The "hamlet" or neighborhood we live in is made up of nine houses and a few outbuildings. Four of the nine houses are occupied only seasonally or sporadically. I wish I knew more about the history of the hamlet, but nobody around here seems to be able to enlighten me.
This house is a small longère, or long house, that was built, I imagine, in the 19th century. It's just one room deep. When the people who own it bought it back around 1970, half the house had a dirt floor, and half the roof tiles were missing. I think there were just two rooms — what is now a living/dining room and a big kitchen. The old barn space was converted into a bedroom suite. There is also a large finished space upstairs, under the roof, with eight or ten single beds for visiting family members or other guests.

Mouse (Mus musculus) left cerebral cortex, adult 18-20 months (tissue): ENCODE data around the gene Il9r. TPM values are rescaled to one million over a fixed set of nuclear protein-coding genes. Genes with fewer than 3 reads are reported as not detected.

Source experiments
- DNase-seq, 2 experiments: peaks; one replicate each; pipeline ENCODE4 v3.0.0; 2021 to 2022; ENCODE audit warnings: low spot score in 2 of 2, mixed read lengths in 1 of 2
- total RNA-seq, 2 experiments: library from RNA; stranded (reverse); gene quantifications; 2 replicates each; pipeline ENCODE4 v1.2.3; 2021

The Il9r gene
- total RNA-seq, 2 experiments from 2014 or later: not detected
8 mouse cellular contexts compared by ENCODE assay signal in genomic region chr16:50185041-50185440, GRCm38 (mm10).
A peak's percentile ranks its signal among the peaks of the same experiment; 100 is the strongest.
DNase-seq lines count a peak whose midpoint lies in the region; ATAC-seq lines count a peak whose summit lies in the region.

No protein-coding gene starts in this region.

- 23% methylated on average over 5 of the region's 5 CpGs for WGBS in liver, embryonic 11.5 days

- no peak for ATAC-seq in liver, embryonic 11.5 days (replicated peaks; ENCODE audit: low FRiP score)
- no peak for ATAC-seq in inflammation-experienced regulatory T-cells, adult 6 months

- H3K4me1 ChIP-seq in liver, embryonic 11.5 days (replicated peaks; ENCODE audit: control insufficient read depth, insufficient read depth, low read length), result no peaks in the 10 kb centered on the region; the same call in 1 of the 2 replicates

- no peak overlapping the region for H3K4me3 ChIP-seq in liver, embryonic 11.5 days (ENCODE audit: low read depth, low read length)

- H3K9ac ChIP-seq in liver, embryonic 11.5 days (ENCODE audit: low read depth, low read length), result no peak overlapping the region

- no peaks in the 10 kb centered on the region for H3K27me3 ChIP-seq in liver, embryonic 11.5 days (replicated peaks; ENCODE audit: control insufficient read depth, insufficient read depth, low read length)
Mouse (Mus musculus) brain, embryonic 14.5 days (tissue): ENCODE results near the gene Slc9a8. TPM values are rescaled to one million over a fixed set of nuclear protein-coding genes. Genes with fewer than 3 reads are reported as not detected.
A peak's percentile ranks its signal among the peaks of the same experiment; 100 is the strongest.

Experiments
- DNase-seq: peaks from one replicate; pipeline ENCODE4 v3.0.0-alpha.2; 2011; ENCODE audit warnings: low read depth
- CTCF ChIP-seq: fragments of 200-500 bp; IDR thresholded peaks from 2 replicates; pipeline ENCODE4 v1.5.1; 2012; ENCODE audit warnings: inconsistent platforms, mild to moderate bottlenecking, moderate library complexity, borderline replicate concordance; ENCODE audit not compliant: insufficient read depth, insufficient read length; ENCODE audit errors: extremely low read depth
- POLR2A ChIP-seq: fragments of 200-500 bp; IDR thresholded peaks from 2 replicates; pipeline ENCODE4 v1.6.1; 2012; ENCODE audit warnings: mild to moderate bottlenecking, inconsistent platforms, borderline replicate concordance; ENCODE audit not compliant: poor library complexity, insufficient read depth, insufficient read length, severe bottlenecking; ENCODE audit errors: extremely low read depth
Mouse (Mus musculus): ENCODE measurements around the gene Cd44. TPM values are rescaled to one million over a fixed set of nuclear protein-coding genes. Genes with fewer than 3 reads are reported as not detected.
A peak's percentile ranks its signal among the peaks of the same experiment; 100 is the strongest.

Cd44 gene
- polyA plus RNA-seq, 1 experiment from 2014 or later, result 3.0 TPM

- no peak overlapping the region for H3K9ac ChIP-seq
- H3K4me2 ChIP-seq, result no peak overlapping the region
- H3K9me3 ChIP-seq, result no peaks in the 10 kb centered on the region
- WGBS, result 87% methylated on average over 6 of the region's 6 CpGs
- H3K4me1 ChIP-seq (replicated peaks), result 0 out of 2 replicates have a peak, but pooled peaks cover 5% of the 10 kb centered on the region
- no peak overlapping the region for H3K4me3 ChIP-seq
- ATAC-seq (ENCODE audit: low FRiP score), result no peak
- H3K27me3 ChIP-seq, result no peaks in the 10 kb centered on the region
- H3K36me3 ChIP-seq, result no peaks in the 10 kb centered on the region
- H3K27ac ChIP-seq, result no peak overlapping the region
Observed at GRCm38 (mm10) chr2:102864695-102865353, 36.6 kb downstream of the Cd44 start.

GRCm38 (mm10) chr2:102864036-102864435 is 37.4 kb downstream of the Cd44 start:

This house is mostly a mystery to me. I don't have any idea when it was built or who now owns it. All I know is that it is occupied only occasionally, in summertime, by young people who must all be the grandchildren of the owner(s). I've never been inside. There's something forbidding about the battleship-gray, heavy metal shutters on the windows and doorway. I imagine it is sparsely furnished, and I'm pretty sure it has a basement or cave, because there's an exterior stairway on one end of the building that leads down to it. It looks like the kitchen, on the left, was added on after the main part of the house was built.